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Hilda becomes hurricane far from Hawaii, one of 3 storms in East Pacific

  • COURTESY NATIONAL HURRICANE CENTER
                                The five-day forecast for Hurricane Hilda as of this evening.

    COURTESY NATIONAL HURRICANE CENTER

    The five-day forecast for Hurricane Hilda as of this evening.

  • COURTESY NATIONAL HURRICANE CENTER
                                The five-day forecast for Tropical Depression Nine-E as of this evening.

    COURTESY NATIONAL HURRICANE CENTER

    The five-day forecast for Tropical Depression Nine-E as of this evening.

Update, 11 p.m.

Hurricane Hilda’s strengthening came to a halt tonight in the East Pacific.

Hilda, with winds at 85 mph, is about 860 miles southwest of the southern tip of Baja California. Some slight strengthening is possible Sunday, but weakening is likely to occur on Monday and Tuesday, according to the National Hurricane Center.

Hilda is moving toward the west-northwest near 10 mph. A west-northwest to northwest motion at a slower forward speed is expected during the next few days.

Also in the East Pacific, Nine-E weakened to a post-tropical cyclone. Nine-E, with winds at 30 mph, is 1,405 miles west-southwest of the southern tip of Baja California. Little change in strength is expected over the next couple of days.

5 p.m.

The National Hurricane Center is monitoring three tropical weather systems in the East Pacific, including one that grew into a hurricane this afternoon.

At 5 p.m., Hurricane Hilda had maximum sustained winds of 85 mph and was located about 2,426 miles east-southeast of Hilo and 825 miles southwest of the southern tip of Baja California. It was moving west-northwest at 10 mph, according to the hurricane center.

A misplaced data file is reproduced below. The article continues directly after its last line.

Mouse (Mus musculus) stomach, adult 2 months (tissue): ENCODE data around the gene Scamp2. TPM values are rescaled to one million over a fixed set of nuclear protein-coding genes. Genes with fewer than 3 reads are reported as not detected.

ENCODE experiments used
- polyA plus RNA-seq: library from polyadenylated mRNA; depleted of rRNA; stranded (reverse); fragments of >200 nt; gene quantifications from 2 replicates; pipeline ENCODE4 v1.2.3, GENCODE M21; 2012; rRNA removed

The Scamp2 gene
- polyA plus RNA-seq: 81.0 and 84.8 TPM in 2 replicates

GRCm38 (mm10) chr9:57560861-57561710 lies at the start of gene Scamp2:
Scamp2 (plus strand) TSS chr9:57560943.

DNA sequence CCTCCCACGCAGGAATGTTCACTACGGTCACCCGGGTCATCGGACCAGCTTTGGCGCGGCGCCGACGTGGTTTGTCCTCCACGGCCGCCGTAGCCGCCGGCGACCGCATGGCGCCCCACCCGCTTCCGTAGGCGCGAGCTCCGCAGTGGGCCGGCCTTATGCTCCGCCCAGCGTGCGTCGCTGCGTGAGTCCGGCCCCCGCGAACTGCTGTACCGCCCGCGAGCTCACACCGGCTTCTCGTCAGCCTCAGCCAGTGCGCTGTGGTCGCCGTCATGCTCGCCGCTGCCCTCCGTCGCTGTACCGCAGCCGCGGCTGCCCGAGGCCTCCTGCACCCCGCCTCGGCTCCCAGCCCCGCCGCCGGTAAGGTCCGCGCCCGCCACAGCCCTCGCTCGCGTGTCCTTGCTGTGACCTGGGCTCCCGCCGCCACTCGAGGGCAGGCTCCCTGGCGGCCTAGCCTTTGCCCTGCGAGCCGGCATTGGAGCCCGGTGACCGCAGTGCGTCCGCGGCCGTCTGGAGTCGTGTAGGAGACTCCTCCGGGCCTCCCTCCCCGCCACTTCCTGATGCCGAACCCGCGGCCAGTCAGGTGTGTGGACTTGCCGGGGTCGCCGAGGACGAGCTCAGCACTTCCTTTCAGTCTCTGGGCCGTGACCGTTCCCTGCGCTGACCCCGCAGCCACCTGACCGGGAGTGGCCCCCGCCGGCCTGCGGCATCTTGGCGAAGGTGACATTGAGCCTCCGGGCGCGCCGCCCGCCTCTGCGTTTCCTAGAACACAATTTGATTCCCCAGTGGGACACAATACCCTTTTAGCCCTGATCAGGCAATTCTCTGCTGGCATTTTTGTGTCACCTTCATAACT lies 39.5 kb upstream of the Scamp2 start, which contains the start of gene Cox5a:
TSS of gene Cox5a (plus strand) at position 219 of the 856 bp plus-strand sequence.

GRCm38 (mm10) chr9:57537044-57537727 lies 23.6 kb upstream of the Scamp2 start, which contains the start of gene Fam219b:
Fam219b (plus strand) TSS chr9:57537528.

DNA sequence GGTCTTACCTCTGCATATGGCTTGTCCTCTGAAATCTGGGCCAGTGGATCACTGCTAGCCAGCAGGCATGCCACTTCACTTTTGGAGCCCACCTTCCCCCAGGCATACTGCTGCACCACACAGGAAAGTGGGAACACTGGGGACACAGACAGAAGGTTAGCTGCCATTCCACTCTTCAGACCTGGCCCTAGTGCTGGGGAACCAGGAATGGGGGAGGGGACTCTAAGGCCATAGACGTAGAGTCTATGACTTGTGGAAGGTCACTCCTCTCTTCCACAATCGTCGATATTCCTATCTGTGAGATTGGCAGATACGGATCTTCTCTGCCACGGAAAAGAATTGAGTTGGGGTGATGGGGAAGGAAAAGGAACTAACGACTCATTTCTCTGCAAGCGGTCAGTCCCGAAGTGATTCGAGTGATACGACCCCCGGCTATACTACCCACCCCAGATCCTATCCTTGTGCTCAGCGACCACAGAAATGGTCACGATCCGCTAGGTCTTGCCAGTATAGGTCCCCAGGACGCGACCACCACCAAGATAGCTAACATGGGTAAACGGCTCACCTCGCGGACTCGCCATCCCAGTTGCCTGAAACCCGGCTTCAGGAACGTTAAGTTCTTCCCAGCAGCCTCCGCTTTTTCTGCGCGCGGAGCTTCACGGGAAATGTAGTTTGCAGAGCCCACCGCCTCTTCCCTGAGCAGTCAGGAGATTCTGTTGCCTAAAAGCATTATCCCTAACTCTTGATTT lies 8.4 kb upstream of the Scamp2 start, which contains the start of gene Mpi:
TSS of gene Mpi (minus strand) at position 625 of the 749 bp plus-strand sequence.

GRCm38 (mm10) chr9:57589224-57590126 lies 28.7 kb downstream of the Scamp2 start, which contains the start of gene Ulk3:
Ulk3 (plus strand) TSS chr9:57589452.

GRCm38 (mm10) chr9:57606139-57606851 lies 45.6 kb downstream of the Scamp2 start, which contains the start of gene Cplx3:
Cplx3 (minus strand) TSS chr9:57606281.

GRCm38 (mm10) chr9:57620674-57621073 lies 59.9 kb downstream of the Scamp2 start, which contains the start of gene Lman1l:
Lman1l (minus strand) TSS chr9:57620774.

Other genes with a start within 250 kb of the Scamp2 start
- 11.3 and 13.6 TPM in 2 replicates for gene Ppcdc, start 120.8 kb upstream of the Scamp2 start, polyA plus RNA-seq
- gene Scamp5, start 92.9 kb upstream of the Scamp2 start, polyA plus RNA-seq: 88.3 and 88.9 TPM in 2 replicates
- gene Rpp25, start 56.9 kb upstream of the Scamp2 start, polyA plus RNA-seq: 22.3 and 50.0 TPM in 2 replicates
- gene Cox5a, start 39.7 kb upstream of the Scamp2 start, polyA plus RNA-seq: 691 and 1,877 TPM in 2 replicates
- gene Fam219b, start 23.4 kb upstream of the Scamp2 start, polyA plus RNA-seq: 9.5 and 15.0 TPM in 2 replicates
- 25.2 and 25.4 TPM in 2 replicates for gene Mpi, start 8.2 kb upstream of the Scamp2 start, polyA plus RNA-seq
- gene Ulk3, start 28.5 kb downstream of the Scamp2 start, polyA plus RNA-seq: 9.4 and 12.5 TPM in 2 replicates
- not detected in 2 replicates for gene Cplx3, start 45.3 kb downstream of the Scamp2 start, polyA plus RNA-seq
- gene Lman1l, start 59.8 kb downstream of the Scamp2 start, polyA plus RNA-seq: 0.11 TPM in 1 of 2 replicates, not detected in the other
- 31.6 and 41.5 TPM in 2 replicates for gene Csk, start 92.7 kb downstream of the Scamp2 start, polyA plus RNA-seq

Additional strengthening was expected through Sunday, but Hilda was expected to be a weakening tropical storm by Thursday when it will still be hundreds of miles from the Central Pacific.

Hurricane-force winds extend up to 25 miles from the storm’s center and tropical storm-force winds extend 90 miles, forecasters said.

The hurricane center in Miami is also watching two other storm systems in the region.

Tropical Depression Nine-E is closer to Hawaii, about 1,900 miles east-southeast of Hilo, with maximum sustained winds of 30 mph, and was stationary as of 5 p.m.

Nine-E is expected to grow into a weak tropical storm as it moves northwest and enters the Central Pacific by Thursday, forecasters said.

A third Pacific system is closer to the coast of Mexico and has an 80% chance of becoming a tropical cyclone in the next two days, the hurricane center said.

There is no threat to land from any of the three storms.

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